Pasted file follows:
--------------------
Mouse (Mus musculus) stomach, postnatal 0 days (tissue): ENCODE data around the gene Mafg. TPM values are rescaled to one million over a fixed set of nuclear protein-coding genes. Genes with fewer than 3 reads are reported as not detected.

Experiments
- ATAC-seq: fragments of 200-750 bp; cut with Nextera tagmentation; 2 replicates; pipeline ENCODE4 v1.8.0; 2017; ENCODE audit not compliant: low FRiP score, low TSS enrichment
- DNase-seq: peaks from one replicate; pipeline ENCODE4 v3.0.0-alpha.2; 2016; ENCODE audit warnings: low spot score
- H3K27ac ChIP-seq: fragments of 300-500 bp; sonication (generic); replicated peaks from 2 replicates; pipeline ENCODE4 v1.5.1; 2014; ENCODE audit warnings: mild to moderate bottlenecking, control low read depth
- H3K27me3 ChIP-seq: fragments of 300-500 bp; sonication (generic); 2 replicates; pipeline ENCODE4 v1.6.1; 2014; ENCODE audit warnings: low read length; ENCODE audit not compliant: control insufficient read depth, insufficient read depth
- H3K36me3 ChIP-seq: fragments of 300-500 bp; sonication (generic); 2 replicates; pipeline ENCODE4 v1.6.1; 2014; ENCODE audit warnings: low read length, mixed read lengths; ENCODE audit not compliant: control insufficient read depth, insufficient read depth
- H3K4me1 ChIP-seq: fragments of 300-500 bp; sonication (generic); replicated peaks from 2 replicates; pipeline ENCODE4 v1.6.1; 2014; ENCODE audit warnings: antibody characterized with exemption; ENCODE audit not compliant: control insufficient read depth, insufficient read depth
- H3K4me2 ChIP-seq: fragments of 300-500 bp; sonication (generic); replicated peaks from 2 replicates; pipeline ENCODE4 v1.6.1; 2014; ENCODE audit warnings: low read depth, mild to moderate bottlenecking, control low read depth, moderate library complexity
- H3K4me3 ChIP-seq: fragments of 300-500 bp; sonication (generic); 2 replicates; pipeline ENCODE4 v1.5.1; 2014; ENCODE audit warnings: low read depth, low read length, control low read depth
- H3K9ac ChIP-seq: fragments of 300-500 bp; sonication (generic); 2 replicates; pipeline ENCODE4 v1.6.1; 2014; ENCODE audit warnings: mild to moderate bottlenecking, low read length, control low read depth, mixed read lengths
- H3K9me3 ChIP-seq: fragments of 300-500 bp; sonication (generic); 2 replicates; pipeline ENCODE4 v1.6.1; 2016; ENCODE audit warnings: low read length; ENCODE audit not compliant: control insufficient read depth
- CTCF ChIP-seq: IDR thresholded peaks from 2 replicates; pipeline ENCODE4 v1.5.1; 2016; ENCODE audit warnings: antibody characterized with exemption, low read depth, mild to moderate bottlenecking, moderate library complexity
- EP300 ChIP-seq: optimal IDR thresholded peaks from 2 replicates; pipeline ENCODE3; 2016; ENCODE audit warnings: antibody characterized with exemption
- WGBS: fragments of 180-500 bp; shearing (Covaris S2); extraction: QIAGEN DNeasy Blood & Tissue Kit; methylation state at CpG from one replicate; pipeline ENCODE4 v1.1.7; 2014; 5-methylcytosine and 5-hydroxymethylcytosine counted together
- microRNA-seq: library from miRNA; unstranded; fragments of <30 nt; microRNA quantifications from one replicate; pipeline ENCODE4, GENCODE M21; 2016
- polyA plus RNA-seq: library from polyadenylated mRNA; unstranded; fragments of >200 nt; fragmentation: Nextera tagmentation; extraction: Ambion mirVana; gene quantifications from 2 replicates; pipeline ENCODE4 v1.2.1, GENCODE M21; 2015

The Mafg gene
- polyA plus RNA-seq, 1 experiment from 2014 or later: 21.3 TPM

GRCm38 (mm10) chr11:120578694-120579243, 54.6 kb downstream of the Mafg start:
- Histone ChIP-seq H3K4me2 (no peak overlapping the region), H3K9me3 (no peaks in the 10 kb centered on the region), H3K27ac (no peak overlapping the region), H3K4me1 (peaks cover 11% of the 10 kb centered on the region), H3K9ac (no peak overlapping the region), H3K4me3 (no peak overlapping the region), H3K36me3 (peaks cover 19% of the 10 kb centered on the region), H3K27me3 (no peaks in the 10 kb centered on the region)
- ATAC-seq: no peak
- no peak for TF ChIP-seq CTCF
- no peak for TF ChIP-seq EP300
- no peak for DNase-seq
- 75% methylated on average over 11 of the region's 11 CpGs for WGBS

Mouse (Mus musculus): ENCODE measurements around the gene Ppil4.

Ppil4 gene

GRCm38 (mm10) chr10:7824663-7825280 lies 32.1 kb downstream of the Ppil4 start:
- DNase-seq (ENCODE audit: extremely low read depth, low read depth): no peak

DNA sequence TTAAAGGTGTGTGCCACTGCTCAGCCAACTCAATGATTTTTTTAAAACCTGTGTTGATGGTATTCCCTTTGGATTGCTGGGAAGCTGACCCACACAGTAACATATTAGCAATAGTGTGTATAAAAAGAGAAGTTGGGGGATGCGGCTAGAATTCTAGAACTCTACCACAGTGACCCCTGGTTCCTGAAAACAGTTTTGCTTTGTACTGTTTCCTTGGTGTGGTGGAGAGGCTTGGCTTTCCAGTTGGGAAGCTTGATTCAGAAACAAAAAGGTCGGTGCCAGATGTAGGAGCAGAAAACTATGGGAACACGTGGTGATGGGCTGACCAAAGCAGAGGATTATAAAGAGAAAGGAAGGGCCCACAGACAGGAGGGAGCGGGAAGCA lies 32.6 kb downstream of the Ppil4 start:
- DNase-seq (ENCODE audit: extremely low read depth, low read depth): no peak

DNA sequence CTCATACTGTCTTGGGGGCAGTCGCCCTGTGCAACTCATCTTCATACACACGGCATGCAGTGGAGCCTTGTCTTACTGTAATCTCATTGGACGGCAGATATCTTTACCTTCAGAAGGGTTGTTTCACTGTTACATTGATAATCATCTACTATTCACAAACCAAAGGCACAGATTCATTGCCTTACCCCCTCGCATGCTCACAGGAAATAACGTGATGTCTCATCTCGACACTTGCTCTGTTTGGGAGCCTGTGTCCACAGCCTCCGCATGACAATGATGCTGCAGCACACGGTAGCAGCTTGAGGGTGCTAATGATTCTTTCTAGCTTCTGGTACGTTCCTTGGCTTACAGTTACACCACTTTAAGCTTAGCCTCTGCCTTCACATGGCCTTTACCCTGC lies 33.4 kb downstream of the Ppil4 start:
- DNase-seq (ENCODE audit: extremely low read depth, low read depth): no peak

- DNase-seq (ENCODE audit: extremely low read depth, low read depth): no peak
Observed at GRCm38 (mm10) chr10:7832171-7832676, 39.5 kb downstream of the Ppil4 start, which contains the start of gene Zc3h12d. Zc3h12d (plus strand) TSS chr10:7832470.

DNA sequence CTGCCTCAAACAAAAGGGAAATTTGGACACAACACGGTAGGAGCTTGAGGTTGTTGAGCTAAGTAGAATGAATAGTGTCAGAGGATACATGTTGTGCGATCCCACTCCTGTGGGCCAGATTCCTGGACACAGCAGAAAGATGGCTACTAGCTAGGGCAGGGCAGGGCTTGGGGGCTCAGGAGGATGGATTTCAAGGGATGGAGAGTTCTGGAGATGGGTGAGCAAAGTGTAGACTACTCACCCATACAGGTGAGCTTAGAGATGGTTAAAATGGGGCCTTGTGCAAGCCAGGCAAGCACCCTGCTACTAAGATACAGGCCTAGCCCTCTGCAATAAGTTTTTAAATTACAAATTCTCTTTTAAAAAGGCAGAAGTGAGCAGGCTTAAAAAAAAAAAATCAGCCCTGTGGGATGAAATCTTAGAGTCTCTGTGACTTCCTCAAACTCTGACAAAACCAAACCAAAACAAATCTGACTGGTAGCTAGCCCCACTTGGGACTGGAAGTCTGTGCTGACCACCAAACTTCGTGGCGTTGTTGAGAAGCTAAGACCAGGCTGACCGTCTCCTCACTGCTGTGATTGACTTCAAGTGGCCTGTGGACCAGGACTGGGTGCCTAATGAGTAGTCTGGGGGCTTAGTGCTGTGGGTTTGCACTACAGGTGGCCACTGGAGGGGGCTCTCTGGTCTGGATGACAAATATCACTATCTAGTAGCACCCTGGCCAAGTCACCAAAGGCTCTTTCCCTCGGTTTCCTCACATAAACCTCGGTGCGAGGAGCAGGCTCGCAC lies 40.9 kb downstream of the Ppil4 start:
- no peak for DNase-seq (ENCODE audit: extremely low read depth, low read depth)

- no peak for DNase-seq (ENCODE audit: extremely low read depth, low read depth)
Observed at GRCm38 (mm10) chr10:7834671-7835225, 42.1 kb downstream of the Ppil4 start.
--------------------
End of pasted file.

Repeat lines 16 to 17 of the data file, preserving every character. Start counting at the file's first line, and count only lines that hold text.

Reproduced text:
- microRNA-seq: library from miRNA; unstranded; fragments of <30 nt; microRNA quantifications from one replicate; pipeline ENCODE4, GENCODE M21; 2016
- polyA plus RNA-seq: library from polyadenylated mRNA; unstranded; fragments of >200 nt; fragmentation: Nextera tagmentation; extraction: Ambion mirVana; gene quantifications from 2 replicates; pipeline ENCODE4 v1.2.1, GENCODE M21; 2015